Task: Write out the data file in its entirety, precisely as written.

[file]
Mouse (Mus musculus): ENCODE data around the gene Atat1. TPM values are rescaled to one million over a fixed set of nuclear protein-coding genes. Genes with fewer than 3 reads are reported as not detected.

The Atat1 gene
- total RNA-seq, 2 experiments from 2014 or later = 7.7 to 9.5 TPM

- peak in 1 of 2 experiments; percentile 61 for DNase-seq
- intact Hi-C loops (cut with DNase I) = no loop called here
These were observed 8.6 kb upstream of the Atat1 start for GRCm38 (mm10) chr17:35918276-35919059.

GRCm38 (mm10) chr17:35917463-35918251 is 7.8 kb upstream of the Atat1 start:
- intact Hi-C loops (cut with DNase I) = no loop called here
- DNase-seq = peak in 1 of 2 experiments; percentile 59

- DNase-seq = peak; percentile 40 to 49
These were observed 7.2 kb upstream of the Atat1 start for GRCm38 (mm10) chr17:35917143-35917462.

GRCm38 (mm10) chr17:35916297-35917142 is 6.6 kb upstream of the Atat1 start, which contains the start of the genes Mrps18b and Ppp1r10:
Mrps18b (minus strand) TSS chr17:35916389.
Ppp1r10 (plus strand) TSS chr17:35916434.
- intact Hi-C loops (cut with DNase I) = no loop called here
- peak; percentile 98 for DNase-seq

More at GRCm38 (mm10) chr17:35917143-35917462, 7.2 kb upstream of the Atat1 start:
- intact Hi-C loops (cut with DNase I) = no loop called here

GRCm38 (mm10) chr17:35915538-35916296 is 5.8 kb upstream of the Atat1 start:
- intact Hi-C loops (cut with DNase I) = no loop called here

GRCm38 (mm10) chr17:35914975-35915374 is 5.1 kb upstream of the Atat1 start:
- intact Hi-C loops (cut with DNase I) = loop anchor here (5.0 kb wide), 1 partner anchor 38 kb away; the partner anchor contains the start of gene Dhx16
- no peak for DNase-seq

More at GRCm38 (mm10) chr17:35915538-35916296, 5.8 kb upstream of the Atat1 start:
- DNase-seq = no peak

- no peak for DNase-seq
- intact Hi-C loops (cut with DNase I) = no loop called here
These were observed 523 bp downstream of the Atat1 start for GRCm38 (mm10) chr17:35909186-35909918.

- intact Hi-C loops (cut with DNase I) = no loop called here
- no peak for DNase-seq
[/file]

Mouse (Mus musculus): ENCODE data around the gene Atat1. TPM values are rescaled to one million over a fixed set of nuclear protein-coding genes. Genes with fewer than 3 reads are reported as not detected.

The Atat1 gene
- total RNA-seq, 2 experiments from 2014 or later = 7.7 to 9.5 TPM

- peak in 1 of 2 experiments; percentile 61 for DNase-seq
- intact Hi-C loops (cut with DNase I) = no loop called here
These were observed 8.6 kb upstream of the Atat1 start for GRCm38 (mm10) chr17:35918276-35919059.

GRCm38 (mm10) chr17:35917463-35918251 is 7.8 kb upstream of the Atat1 start:
- intact Hi-C loops (cut with DNase I) = no loop called here
- DNase-seq = peak in 1 of 2 experiments; percentile 59

- DNase-seq = peak; percentile 40 to 49
These were observed 7.2 kb upstream of the Atat1 start for GRCm38 (mm10) chr17:35917143-35917462.

GRCm38 (mm10) chr17:35916297-35917142 is 6.6 kb upstream of the Atat1 start, which contains the start of the genes Mrps18b and Ppp1r10:
Mrps18b (minus strand) TSS chr17:35916389.
Ppp1r10 (plus strand) TSS chr17:35916434.
- intact Hi-C loops (cut with DNase I) = no loop called here
- peak; percentile 98 for DNase-seq

More at GRCm38 (mm10) chr17:35917143-35917462, 7.2 kb upstream of the Atat1 start:
- intact Hi-C loops (cut with DNase I) = no loop called here

GRCm38 (mm10) chr17:35915538-35916296 is 5.8 kb upstream of the Atat1 start:
- intact Hi-C loops (cut with DNase I) = no loop called here

GRCm38 (mm10) chr17:35914975-35915374 is 5.1 kb upstream of the Atat1 start:
- intact Hi-C loops (cut with DNase I) = loop anchor here (5.0 kb wide), 1 partner anchor 38 kb away; the partner anchor contains the start of gene Dhx16
- no peak for DNase-seq

More at GRCm38 (mm10) chr17:35915538-35916296, 5.8 kb upstream of the Atat1 start:
- DNase-seq = no peak

- no peak for DNase-seq
- intact Hi-C loops (cut with DNase I) = no loop called here
These were observed 523 bp downstream of the Atat1 start for GRCm38 (mm10) chr17:35909186-35909918.

- intact Hi-C loops (cut with DNase I) = no loop called here
- no peak for DNase-seq